A total of 3428 families were randomised to provide 80% power to show a 10% reduction in medically attended injuries.9 Free safety equipment was offered to families living in deprived areas along with advice from health visitors. Data on injuries attended in primary care were available for >80% of participants and secondary care >92%. There was an increased risk of having medically attended injuries in the intervention group (P=0.08). The 67% confidence intervals suggested that on balance the most likely value for the true effect is to increase the risk of injuries. The intervention is associated with increased cost and increased risk.
Despite this, the authors seem to use proxy measures of outcome as justification for the intervention: “Our findings in relation to safety practices and degrees of satisfaction are encouraging for safety equipment schemes such as those organised by SureStart.” The authors also note that it was unlikely that intervention would not reduce injury rates because “several observational studies have shown a lower risk of injury among people with a range of safety practices.” Observational studies are potentially biased, which is one of the main reasons we do randomised trials. It is, therefore, surprising to seek reassurance from non-randomised data when a randomised trial shows the “wrong” result. The authors suggest that bias could have been introduced because of differential raised parental awareness, although they acknowledge that the intervention could have increased injury through the process of risk compensation.
In this trial, 741 pregnant women with an indication for prostaglandin induction of labour were randomised to oral misoprostol or vaginal dinoprostone gel.10 The trial was powered to show a 30% difference in vaginal birth after 24 hours. Follow-up rates were 100% in both groups, allocated treatment adherence was greater than 99%. 46% of women in the oral misoprostol group did not achieve a vaginal birth within 24 hours compared with 41% of the vaginal dinoprostone group. The 95% confidence intervals suggested, at best, the intervention could be associated with 0.95 relative risk improvement.
The authors stated that there was no difference between the two treatments but women preferred oral treatment. However, the 67% confidence interval was significant, suggesting that oral treatment increased the risk of delayed vaginal birth. We could not make a definite recommendation because the risk of caesarean section was reduced for the intervention group (0.82, P=0.13), and the 67% confidence interval (0.73 to 0.91) on this outcome favours the intervention.
This trial randomised 185 women to receive a topically applied anaesthetic spray or placebo.11 The primary outcome was pain during delivery. Follow-up was 100% at delivery. The pain on delivery was increased by 4.8 points in the intervention group, although the 95% confidence intervals suggested that it could reduce pain by 1.7 points or increase it by 11.2 points. The 67% interval suggested that the true difference was an increase in pain. An adjusted analysis suggested a bigger difference in pain scores. Therefore, this intervention should not be used.
Randomised trials are usually considered the best method of establishing effectiveness. All of the trials we identified were well designed and powered to test a two tailed hypothesis, which by implication accepts that the intervention could cause benefit or harm. The results on proxy measures or from observational studies cannot justify ignoring the main results of the trial.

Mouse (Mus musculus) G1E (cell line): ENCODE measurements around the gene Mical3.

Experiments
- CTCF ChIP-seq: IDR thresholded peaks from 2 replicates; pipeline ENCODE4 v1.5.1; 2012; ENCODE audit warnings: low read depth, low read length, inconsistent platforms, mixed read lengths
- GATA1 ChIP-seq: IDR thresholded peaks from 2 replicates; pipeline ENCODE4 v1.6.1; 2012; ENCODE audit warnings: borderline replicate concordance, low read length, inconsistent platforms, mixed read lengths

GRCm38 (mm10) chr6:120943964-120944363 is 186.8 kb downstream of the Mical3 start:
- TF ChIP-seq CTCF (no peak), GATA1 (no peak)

The use of measures of uncertainty, such as confidence intervals, inform the need for further research not necessarily policy decisions. The Scottish Executive implemented the sex education programme described above on the basis of proxy markers of effect. The main follow-up has been completed. The decision should now be made on a combination of effectiveness and costs. We know the point estimate favours the control group, and we know that on balance when we examine both the 67% and 51% confidence intervals that the likely true estimate of effect is an increase in terminations, and finally we know the costs also favour the control group. The logical interpretation, therefore, of this evidence is to withdraw this programme until further research shows another sex education programme is effective at reducing unwanted pregnancies. A similar argument applies to the accident prevention programme.
Journal editors, readers, and authors need to listen to the data presented in the paper. Sometimes the data speak clearly. Often, however, the data speak more softly and we must be more careful in our interpretation. Journal editors and peer reviewers have an important role in making sure that authors do not make recommendations that are not supported by the data presented.
We thank Nick Freemantle, Cathie Sudlow, and BMJ editors for helpful comments.
Contributors and sources: DJT has published widely on the design of randomised controlled trials in health care and education. This article arose from discussions around interpretation bias within a single study. DJT suggested the idea of the study. CEH and NM identified the studies and extracted the data. All authors interpreted the data. All authors drafted and revised the manuscript critically. All authors give final approval of the version to be published. DJT is guarantor.
Competing interests None declared.
Provenance and peer review: Not commissioned; externally peer reviewed.